Here Are Some of the New PT Test Exercise Options the Air Force Will Offer

The Department of the Air Force will resume revamped physical fitness testing on July 1 after a lengthy, COVID-induced delay, but still more changes are coming as the service is set to debut new alternative options for the test in January 2022. In a virtual "Coffee Talk" with Chief Master Sergeant of the Air Force JoAnne S. Bass, Lt. Gen. Brian T. Kelly offered a sneak peak on what's being considered.

USAF Fighters Strike Iranian-Backed Militias on Iraq-Syria Border

U.S. Air Force F-15E and F-16 aircraft on June 27 struck three facilities on the Syria-Iraq border, where the Pentagon said Iranian-backed militias were building and storing the small drone weapons used to attack U.S. and partner bases in recent months. The strikes hit buildings in As-Sisak, Al Hury, and Qasabat in Syria, with video released June 28 showing the buildings in rural areas destroyed by airstrikes. The buildings are linked to militias such as Kata’ib Hezbollah and Kata’ib Sayyid al-Shuhada, the Pentagon said in a statement.

Air Force’s First Helicopter-Only Training Class Since 1993 Graduates

For the first time in more than a quarter century, Air Force pilots have earned their wings from a helicopter-only training course. “Today, you’ve established a new helicopter-only training,” Lt. Gen. Marshall B. "Brad" Webb, commander of AETC, told the new pilots at their graduation ceremony. “But, the focus for pilot training will always be, regardless of where you are in training, quality and competence. In many ways, the Helicopter Training Next program is the vanguard for all our other Air Force pilot training programs. That’s how successful you all have been.”

New Mexico RED HORSE Commander Dies at Al Udeid

The commander of a New Mexic-based RED HORSE squadron died June 26 in a non-combat related incident at Al Udeid Air Base, Qatar, the Pentagon announced. Lt. Col. James C. Willis, 55, of Albuquerque, N.M., died during a deployment to support Operation Inherent Resolve. He is the commander of the 210th RED HORSE Squadron of the New Mexico Air National Guard, at Kirtland Air Force Base. The incident is under investigation.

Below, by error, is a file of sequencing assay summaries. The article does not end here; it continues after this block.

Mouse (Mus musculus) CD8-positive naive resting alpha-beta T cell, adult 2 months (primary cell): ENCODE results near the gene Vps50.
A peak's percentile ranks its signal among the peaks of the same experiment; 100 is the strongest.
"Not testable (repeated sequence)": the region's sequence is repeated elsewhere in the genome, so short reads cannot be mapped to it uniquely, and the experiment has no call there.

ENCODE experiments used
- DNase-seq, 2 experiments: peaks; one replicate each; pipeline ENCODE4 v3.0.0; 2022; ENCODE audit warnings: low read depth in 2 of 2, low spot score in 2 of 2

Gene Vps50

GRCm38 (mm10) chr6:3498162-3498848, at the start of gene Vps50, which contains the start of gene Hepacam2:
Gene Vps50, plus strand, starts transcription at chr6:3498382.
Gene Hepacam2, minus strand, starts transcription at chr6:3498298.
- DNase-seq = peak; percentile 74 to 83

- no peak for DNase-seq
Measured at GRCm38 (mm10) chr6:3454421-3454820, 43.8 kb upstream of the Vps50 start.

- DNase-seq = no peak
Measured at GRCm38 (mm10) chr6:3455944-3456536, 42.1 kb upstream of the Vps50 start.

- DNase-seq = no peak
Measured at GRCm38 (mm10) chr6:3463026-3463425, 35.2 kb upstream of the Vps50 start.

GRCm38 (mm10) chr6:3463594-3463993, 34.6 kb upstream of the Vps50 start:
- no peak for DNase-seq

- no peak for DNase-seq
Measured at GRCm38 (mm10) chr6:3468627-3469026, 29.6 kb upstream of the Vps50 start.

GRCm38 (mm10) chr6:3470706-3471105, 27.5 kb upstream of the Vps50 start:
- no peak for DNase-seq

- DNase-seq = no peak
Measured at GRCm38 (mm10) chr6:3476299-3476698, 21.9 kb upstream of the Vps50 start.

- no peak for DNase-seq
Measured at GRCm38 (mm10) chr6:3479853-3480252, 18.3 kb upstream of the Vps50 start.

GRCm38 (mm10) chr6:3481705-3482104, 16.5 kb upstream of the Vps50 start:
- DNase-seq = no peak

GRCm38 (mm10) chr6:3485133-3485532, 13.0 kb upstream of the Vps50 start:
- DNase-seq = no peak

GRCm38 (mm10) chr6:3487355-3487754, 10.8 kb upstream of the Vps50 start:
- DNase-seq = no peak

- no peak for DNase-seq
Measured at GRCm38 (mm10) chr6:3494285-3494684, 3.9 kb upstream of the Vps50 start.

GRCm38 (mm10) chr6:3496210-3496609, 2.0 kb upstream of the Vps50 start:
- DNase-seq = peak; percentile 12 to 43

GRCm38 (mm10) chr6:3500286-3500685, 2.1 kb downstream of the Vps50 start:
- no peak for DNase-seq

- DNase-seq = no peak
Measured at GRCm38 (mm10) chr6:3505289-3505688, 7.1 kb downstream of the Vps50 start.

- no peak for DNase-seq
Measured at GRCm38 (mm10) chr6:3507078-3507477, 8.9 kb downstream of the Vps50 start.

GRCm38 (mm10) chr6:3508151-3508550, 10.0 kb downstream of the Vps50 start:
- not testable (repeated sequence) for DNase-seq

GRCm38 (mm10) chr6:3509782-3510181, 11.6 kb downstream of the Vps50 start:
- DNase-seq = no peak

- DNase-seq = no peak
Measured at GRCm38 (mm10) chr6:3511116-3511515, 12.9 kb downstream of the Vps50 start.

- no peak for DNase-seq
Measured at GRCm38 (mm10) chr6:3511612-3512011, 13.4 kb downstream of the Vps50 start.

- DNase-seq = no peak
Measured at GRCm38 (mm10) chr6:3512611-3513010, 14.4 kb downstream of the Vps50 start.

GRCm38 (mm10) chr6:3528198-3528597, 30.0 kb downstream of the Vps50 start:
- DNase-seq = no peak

ACC Activates the First Spectrum Warfare Wing

Air Combat Command on June 25 activated the first-of-its-kind 350th Spectrum Warfare Wing, which will provide electronic warfare maintenance and expertise for Combat Air Forces. The wing, which is temporarily based at Eglin Air Force Base, Fla., while the Air Force does an environmental study for its permanent location, has long been previewed by service officials as a key step to ensure the U.S. military has superiority in spectrum. “The competition in the electromagnetic spectrum is more important than ever before. The joint force is connected by and delivers effects in and through the EMS,” said Col. William Young, 350th Spectrum Warfare Wing commander, in a release.

Radar Sweep

Nuclear Deterrence Forum: Retired Maj. Gen. Michael Fortney

Mitchell Institute for Aerospace Studies

The Mitchell Institute will host a live virtual Nuclear Deterrence Forum event with retired Maj. Gen. Michael E. Fortney, former vice commander of Air Force Global Strike Command, and former director of operations and nuclear support at the Defense Threat Reduction Agency, on June 29 at 10 a.m. EST. Fortney will share his insights into how the GBSD and B-21 programs will enhance nuclear deterrence capabilities, as well as how the principles of deterrence have not fundamentally changed, despite a rapidly changing global nuclear landscape.

US ‘Retains Clear Superiority’ In Cyber; China Rising: IISS Study

Breaking Defense

The U.S. stands alone as the only tier-one cyber power in the world, but China will rise as a highly capable peer competitor over the next decade, a new International Institute for Strategic Studies (IISS) report concludes. “Dominance in cyberspace has been a strategic goal of the United States since the mid-1990s,” the report notes. “It is the only country with a heavy global footprint in both civil and military uses of cyberspace, although it now perceives itself as seriously threatened by China and Russia in that domain.”

GOP Senator Jams Up Pentagon Pick Over Biden’s Navy Plan